Why open a LLC for an investment property.

Why Open an LLC As a Real Estate Investor 

Opening a limited liability company (LLC) is one of the best moves you can make as a foreign investor purchasing U.S. property. Even if you only plan to purchase one or two investment homes, this simple step in your investment strategy can save you both personally and financially.  

Below are just five of the benefits of setting up an LLC before investing in U.S. properties. If you’re interested in financing with Lendai, we highly recommend talking with your financial advisor to determine if this option is right for you.  

Avoid personal liability 

If you invest as a single homeowner, you are solely responsible for everything that happens on your property, even if you are not on-site. This means that any on-site accident, problem tenant, or financial emergency falls on your shoulders. For example, if your tenant has a visitor who becomes injured, they may sue you personally even if you were not present. While your homeowners insurance will cover most of this, anything that isn’t covered will be your responsibility.  

If you have an LLC, the company will be responsible instead of you. This means your personal assets – such as your primary residence and other investment properties – are off-limits legally. Even if the company goes under, you will be personally protected. This applies to all financial risks your property faces.  

Tax benefits 

LLC’s are designed for smaller companies and individual protections, and the U.S. provides favourable tax laws for them as such. If you own real estate as part of your investment portfolio, you will not have to pay taxes as both the company and as an individual. This “pass-through” taxation applies whether you are the sole owner of the LLC (single-member LLC) or one of a partnership (multi-member). 

Any income earned by the LLC will pass through to individual members for taxation, which typically offers lower rates than corporate taxes. This also makes U.S. filing simpler – you simply file a Schedule C for rental income as part of your regular tax return.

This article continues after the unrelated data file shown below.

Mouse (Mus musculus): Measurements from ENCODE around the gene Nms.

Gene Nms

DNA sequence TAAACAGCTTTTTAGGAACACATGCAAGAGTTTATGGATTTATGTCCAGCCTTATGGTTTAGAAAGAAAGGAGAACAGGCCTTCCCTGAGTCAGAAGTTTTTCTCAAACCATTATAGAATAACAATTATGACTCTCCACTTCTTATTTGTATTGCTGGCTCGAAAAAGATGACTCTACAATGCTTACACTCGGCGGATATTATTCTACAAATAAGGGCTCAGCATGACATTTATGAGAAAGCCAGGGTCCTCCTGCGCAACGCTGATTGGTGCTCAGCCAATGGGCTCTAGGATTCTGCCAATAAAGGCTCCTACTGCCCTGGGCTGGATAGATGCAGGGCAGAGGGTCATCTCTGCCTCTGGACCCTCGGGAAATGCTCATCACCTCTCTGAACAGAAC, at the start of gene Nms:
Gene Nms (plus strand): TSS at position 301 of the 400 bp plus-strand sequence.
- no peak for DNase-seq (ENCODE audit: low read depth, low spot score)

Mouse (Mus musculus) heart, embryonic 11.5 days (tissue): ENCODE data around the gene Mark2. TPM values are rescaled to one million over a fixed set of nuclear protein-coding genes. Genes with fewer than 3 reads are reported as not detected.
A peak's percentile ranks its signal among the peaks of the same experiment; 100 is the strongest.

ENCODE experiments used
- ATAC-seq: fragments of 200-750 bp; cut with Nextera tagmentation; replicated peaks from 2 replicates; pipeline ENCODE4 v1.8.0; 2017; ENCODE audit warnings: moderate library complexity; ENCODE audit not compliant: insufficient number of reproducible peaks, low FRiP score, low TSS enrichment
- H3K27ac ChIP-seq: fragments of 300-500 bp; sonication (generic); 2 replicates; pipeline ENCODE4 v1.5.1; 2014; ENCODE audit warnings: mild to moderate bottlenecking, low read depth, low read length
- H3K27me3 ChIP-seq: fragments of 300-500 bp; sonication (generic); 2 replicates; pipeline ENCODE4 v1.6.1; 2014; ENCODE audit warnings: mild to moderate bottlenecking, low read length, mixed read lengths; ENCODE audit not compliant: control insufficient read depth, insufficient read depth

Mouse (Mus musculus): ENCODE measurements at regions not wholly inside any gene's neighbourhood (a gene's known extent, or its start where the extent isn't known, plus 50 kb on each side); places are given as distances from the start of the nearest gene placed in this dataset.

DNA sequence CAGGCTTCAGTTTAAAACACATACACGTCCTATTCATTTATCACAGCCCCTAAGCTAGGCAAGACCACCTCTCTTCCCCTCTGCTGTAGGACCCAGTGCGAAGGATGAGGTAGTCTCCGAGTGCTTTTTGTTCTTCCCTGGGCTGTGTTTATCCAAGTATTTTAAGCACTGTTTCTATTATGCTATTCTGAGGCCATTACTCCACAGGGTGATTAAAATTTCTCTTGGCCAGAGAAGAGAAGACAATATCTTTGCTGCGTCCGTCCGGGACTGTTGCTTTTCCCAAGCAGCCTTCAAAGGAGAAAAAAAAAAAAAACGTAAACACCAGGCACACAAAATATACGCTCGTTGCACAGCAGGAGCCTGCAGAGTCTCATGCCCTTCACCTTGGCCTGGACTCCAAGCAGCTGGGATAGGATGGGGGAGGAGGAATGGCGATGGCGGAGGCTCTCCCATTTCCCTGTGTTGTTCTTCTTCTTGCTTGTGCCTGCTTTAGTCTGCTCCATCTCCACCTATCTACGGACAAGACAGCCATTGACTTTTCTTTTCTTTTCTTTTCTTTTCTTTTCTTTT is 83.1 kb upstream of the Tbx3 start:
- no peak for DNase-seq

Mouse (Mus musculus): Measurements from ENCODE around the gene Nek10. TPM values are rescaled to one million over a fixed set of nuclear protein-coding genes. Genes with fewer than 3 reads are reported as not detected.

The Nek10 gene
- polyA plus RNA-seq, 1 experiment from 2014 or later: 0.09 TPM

Flexible management and estate planning 

If you form an LLC, you can appoint a manager to oversee your rental investments. This member is also given protection under the LLC and can oversee your properties while you are overseas. Forming an LLC may also make future estate planning and gifting options easier if you plan to include your properties as part of an inheritance. 

Simplified transfer process 

The transfer of an LLC may be easier than the transfer of property itself, especially when taxation comes into play. A simple transfer of membership can make it easy for new investors or those gifted with the properties to take over. The properties will still be owned by the LLC, with a simple transfer in management rather than the gifting of the properties themselves.  

Marketing advantage 

There is a sense of professionalism gained when renting as an LLC rather than as an individual. If renters see an individual’s name, they may have concerns about renting as opposed to renting from an established LLC. While the dynamics of the tenant/landlord relationship are the same, it often gives tenants peace of mind knowing that you are a serious investor rather than a first-time landlord.  

If you are ready to invest in a U.S. property, talk to your financial advisor and legal counsel about the many other benefits of opening an LLC as an investor. And, when you’re ready to begin the investment process, contact Lendai about financing options in the U.S. 

The information contained in this post has been provided by Lend A.I. Ltd. (and/or its affiliates) for information purposes only, and as such, this post shall not be interpreted as legal, professional, or commercial advice. While every care has been taken to ensure that the content is useful and accurate, Lend A.I. (and/or its affiliates) gives no guarantees, undertaking or warranties in this regard, and does not accept any legal liability or responsibility for the content or the accuracy of the information so provided, or, for any loss or damage caused arising directly or indirectly in connection with reliance on the use of such information.

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